Robin Swoboda
Special to the Beacon Journal

I have a book sitting on my coffee table. It’s called The Noble Horse and it might just weigh as much as my coffee table itself.

How it came to be there is a quite a story and, I think, a lesson many of us could use these days.

I met “Stephen” at a horse parade in downtown Cleveland about three years ago. It was widely publicized that I was going to be there, serving as grand marshal at the fundraising event for the Cleveland Mounted Police unit.

When I arrived, organizers told me there was someone who had been waiting around for me since they began setting up, hours before the noon start.

“He looks kind of … kind of different,” they said. “We have police all over the place. Should we have them go with you?”

“That’s not necessary,” I replied as I carefully looked at the man standing by the deejay booth.

His clothes were wrinkled; he wore an old coat and what appeared to be a clip-on tie. He clutched a brown paper bag that was even more wrinkled than his clothes.

I introduced myself and he responded with a hearty handshake and an enthusiastic, “I know who you are.” He didn’t just smile with his mouth. His eyes smiled, too.

“My name is Stephen and I have watched you on television for years. I hope you don’t mind but I took the liberty of recording some of your old morning shows onto DVDs. I thought maybe you’d like to have them, you know, for when you have grandkids some day.”

His smile and kindness warmed my heart and I was ever so glad I didn’t walk up to him surrounded by a police force.

As we talked, I learned that life had dealt him a few bad hands, and coupled with poor choices he’d made along the way, he lost all he had and found himself homeless before moving into public housing.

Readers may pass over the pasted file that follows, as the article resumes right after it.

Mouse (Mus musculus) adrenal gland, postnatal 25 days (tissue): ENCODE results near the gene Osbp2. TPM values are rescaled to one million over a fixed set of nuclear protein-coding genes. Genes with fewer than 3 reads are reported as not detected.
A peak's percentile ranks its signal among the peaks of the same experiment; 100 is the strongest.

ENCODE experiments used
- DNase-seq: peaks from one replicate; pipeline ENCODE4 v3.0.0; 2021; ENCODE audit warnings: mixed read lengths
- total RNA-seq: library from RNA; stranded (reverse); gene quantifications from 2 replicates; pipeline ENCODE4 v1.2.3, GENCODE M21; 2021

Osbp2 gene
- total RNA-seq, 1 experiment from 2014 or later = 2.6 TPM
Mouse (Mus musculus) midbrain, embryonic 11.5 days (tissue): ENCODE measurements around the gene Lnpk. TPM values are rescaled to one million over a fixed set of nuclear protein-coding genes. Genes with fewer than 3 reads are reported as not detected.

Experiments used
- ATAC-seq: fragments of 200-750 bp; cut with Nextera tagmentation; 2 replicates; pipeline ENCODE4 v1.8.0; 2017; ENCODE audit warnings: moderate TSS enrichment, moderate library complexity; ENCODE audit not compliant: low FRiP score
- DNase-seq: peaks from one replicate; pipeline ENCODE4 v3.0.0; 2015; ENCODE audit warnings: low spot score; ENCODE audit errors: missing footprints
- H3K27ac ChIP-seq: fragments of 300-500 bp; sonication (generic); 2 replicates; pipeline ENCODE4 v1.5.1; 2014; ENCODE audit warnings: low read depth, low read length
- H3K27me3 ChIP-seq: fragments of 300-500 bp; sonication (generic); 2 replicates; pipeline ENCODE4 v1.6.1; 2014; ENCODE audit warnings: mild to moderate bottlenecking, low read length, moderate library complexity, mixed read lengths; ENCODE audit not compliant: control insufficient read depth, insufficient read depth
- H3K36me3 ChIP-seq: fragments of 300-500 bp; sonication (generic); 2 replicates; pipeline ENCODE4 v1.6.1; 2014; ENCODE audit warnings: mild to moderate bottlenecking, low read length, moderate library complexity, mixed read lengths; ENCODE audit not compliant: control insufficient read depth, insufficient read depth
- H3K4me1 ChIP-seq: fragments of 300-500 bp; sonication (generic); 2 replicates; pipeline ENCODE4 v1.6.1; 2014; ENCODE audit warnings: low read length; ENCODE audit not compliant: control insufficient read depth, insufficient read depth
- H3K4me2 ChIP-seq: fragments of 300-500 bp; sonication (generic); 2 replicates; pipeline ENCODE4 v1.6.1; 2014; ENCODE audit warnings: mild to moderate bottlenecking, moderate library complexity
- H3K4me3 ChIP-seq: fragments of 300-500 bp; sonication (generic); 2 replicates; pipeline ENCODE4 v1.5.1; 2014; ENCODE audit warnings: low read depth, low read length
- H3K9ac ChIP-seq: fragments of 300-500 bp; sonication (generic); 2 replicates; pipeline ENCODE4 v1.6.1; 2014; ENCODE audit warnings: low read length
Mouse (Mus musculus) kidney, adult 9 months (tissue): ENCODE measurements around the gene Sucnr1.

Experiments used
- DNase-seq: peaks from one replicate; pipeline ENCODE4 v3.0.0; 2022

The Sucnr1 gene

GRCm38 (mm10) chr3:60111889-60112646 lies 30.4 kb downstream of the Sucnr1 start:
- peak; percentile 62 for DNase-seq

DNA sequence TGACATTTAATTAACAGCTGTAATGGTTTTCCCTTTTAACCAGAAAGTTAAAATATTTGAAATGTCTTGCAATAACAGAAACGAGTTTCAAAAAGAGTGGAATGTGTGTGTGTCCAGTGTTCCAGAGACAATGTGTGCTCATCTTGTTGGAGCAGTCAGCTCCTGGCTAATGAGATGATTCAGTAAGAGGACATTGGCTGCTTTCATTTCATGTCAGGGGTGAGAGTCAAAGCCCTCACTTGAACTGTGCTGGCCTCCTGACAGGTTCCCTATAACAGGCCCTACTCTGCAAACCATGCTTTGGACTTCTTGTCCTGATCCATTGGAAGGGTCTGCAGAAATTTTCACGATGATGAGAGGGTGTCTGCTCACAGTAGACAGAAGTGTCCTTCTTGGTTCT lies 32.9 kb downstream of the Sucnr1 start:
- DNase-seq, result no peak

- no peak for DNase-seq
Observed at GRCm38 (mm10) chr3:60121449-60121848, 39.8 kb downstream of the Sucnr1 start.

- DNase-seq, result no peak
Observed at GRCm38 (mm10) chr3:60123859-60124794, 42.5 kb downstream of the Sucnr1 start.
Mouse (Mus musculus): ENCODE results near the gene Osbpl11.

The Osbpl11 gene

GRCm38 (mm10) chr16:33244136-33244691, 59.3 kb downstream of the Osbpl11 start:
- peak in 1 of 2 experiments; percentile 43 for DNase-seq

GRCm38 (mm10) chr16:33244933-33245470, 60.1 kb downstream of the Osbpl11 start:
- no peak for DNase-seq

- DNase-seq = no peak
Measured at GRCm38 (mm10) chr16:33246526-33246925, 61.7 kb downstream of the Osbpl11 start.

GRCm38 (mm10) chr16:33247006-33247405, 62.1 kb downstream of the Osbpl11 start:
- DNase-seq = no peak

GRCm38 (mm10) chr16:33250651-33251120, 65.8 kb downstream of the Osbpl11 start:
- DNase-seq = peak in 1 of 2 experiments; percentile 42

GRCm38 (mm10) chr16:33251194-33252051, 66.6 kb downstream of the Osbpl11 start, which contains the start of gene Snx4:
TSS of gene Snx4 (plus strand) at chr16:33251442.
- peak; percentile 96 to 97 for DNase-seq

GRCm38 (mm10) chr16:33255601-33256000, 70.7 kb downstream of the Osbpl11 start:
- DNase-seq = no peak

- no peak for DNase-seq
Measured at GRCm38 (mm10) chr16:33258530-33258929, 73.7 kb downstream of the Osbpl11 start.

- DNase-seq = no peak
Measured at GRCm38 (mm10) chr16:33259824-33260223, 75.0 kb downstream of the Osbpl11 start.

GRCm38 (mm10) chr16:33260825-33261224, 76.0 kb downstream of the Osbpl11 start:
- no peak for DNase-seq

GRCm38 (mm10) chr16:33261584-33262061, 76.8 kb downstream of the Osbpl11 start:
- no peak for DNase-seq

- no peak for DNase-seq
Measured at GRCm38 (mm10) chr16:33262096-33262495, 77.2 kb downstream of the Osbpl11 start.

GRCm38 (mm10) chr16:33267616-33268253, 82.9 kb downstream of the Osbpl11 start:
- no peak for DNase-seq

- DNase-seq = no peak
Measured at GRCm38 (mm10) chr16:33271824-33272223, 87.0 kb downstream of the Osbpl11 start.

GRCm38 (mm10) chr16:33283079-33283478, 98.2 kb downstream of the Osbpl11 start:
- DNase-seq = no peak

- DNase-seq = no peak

With minutes until the parade kicked off, I thanked him for the thoughtful gift and watched him walk through the parking lot, headed for the nearest bus stop. He told me he had to take three buses just to come meet me.

He kept his promise that he would see me at the parade the following year and once again, presented me with a small but thoughtful gift.

I was genuinely happy to see him, and we joked about our once-a-year get-together and vowed to spend a little more time talking in 2015.

Except that would not happen. There was no horse parade last year and no way for Stephen to get his latest gift to me.

Apparently, then Stephen discovered that I do a weekly show on Channel 5 called Retirement Solutions with Bill Smith, and he set out to find Bill Smith’s office.

Who knows how many buses he had to take, all while lugging a very large and very heavy book, The Noble Horse.

When Bill gave me the book and I got it home that day, I read the letter tucked inside asking that I let him know of any personal appearance I might be making in order that he might attend to say goodbye.

“If, however for whatever reason this proves to be impossible and I never hear from you,” he wrote, “then I will keep you in my prayers. God bless you, Robin Swoboda.”

My eyes filled with tears as I read his carefully printed words and I realized how truly blessed I am, that a relative stranger would go out of his way to show such kindness to me.

Jesus said the greatest commandment was to love God and the second was like it, to love others as we love ourselves.

I don’t know what you think of our society but I think we could benefit from a lot more Stephens, for I have no doubt that his kind and selfless acts far exceed giving me The Noble Horse.

I also find it quite fitting that’s the book he wanted me to have. The definition of noble is “Great; elevated; dignified; being above everything that can dishonor reputation.”

If I ever need a reminder to be more like Stephen, all I have to do is look at my coffee table. For there rests a book given to me by a very noble man.

Robin Swoboda’s column runs every other week. Contact her at robinswoboda@outlook.com.